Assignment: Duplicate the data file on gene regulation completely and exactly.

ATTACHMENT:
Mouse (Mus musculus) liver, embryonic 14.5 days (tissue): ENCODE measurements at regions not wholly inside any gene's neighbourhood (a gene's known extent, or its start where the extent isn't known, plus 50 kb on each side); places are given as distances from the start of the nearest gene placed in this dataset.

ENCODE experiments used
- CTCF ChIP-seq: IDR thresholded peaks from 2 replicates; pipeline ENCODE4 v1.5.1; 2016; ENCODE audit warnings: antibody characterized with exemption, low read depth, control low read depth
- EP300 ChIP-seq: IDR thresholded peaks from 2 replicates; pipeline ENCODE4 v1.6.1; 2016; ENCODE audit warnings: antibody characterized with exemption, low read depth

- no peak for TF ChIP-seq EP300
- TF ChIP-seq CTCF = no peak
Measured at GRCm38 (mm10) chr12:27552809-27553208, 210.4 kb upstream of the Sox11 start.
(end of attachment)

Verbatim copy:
Mouse (Mus musculus) liver, embryonic 14.5 days (tissue): ENCODE measurements at regions not wholly inside any gene's neighbourhood (a gene's known extent, or its start where the extent isn't known, plus 50 kb on each side); places are given as distances from the start of the nearest gene placed in this dataset.

ENCODE experiments used
- CTCF ChIP-seq: IDR thresholded peaks from 2 replicates; pipeline ENCODE4 v1.5.1; 2016; ENCODE audit warnings: antibody characterized with exemption, low read depth, control low read depth
- EP300 ChIP-seq: IDR thresholded peaks from 2 replicates; pipeline ENCODE4 v1.6.1; 2016; ENCODE audit warnings: antibody characterized with exemption, low read depth

- no peak for TF ChIP-seq EP300
- TF ChIP-seq CTCF = no peak
Measured at GRCm38 (mm10) chr12:27552809-27553208, 210.4 kb upstream of the Sox11 start.